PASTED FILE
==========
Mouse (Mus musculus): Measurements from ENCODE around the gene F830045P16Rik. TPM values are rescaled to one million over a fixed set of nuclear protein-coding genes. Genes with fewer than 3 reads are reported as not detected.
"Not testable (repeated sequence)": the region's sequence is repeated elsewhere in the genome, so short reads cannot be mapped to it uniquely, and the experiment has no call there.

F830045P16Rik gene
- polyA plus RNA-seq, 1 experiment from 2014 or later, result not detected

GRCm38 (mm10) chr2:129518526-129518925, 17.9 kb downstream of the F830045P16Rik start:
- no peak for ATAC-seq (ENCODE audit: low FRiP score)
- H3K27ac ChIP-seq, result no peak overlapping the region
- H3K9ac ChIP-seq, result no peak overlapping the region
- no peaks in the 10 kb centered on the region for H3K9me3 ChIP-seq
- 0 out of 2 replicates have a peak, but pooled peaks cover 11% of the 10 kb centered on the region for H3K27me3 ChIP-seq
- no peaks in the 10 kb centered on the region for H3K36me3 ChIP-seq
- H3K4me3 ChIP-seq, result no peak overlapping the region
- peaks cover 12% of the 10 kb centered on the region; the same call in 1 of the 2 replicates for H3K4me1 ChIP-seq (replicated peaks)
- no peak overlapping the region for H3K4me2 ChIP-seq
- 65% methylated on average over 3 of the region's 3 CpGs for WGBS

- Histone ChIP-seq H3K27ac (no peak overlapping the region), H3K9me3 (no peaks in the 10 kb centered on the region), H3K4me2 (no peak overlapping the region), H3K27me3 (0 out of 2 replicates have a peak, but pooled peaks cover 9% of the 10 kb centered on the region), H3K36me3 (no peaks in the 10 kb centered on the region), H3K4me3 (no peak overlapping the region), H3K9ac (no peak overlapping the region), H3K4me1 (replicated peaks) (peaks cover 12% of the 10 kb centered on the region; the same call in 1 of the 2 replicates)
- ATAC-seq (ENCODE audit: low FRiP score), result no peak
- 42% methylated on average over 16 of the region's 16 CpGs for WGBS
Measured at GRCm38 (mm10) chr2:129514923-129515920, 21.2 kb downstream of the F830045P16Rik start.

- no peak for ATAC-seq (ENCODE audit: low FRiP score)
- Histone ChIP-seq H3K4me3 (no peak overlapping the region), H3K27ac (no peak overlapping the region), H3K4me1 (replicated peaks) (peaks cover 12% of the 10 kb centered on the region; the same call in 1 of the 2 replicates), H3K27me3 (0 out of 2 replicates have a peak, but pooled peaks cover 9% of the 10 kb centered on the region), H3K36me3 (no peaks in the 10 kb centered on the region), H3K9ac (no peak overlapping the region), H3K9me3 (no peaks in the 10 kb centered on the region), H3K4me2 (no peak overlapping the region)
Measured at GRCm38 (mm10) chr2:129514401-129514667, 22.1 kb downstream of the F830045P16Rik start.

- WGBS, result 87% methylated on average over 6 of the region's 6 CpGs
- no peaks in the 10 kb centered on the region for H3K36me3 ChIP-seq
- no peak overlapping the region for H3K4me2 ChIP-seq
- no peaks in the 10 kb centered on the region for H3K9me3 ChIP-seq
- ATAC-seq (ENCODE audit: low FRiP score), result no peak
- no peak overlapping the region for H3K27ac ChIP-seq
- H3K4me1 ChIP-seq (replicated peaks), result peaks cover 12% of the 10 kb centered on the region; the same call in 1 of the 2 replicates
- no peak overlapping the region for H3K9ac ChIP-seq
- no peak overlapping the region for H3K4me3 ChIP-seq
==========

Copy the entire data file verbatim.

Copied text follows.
Mouse (Mus musculus): Measurements from ENCODE around the gene F830045P16Rik. TPM values are rescaled to one million over a fixed set of nuclear protein-coding genes. Genes with fewer than 3 reads are reported as not detected.
"Not testable (repeated sequence)": the region's sequence is repeated elsewhere in the genome, so short reads cannot be mapped to it uniquely, and the experiment has no call there.

F830045P16Rik gene
- polyA plus RNA-seq, 1 experiment from 2014 or later, result not detected

GRCm38 (mm10) chr2:129518526-129518925, 17.9 kb downstream of the F830045P16Rik start:
- no peak for ATAC-seq (ENCODE audit: low FRiP score)
- H3K27ac ChIP-seq, result no peak overlapping the region
- H3K9ac ChIP-seq, result no peak overlapping the region
- no peaks in the 10 kb centered on the region for H3K9me3 ChIP-seq
- 0 out of 2 replicates have a peak, but pooled peaks cover 11% of the 10 kb centered on the region for H3K27me3 ChIP-seq
- no peaks in the 10 kb centered on the region for H3K36me3 ChIP-seq
- H3K4me3 ChIP-seq, result no peak overlapping the region
- peaks cover 12% of the 10 kb centered on the region; the same call in 1 of the 2 replicates for H3K4me1 ChIP-seq (replicated peaks)
- no peak overlapping the region for H3K4me2 ChIP-seq
- 65% methylated on average over 3 of the region's 3 CpGs for WGBS

- Histone ChIP-seq H3K27ac (no peak overlapping the region), H3K9me3 (no peaks in the 10 kb centered on the region), H3K4me2 (no peak overlapping the region), H3K27me3 (0 out of 2 replicates have a peak, but pooled peaks cover 9% of the 10 kb centered on the region), H3K36me3 (no peaks in the 10 kb centered on the region), H3K4me3 (no peak overlapping the region), H3K9ac (no peak overlapping the region), H3K4me1 (replicated peaks) (peaks cover 12% of the 10 kb centered on the region; the same call in 1 of the 2 replicates)
- ATAC-seq (ENCODE audit: low FRiP score), result no peak
- 42% methylated on average over 16 of the region's 16 CpGs for WGBS
Measured at GRCm38 (mm10) chr2:129514923-129515920, 21.2 kb downstream of the F830045P16Rik start.

- no peak for ATAC-seq (ENCODE audit: low FRiP score)
- Histone ChIP-seq H3K4me3 (no peak overlapping the region), H3K27ac (no peak overlapping the region), H3K4me1 (replicated peaks) (peaks cover 12% of the 10 kb centered on the region; the same call in 1 of the 2 replicates), H3K27me3 (0 out of 2 replicates have a peak, but pooled peaks cover 9% of the 10 kb centered on the region), H3K36me3 (no peaks in the 10 kb centered on the region), H3K9ac (no peak overlapping the region), H3K9me3 (no peaks in the 10 kb centered on the region), H3K4me2 (no peak overlapping the region)
Measured at GRCm38 (mm10) chr2:129514401-129514667, 22.1 kb downstream of the F830045P16Rik start.

- WGBS, result 87% methylated on average over 6 of the region's 6 CpGs
- no peaks in the 10 kb centered on the region for H3K36me3 ChIP-seq
- no peak overlapping the region for H3K4me2 ChIP-seq
- no peaks in the 10 kb centered on the region for H3K9me3 ChIP-seq
- ATAC-seq (ENCODE audit: low FRiP score), result no peak
- no peak overlapping the region for H3K27ac ChIP-seq
- H3K4me1 ChIP-seq (replicated peaks), result peaks cover 12% of the 10 kb centered on the region; the same call in 1 of the 2 replicates
- no peak overlapping the region for H3K9ac ChIP-seq
- no peak overlapping the region for H3K4me3 ChIP-seq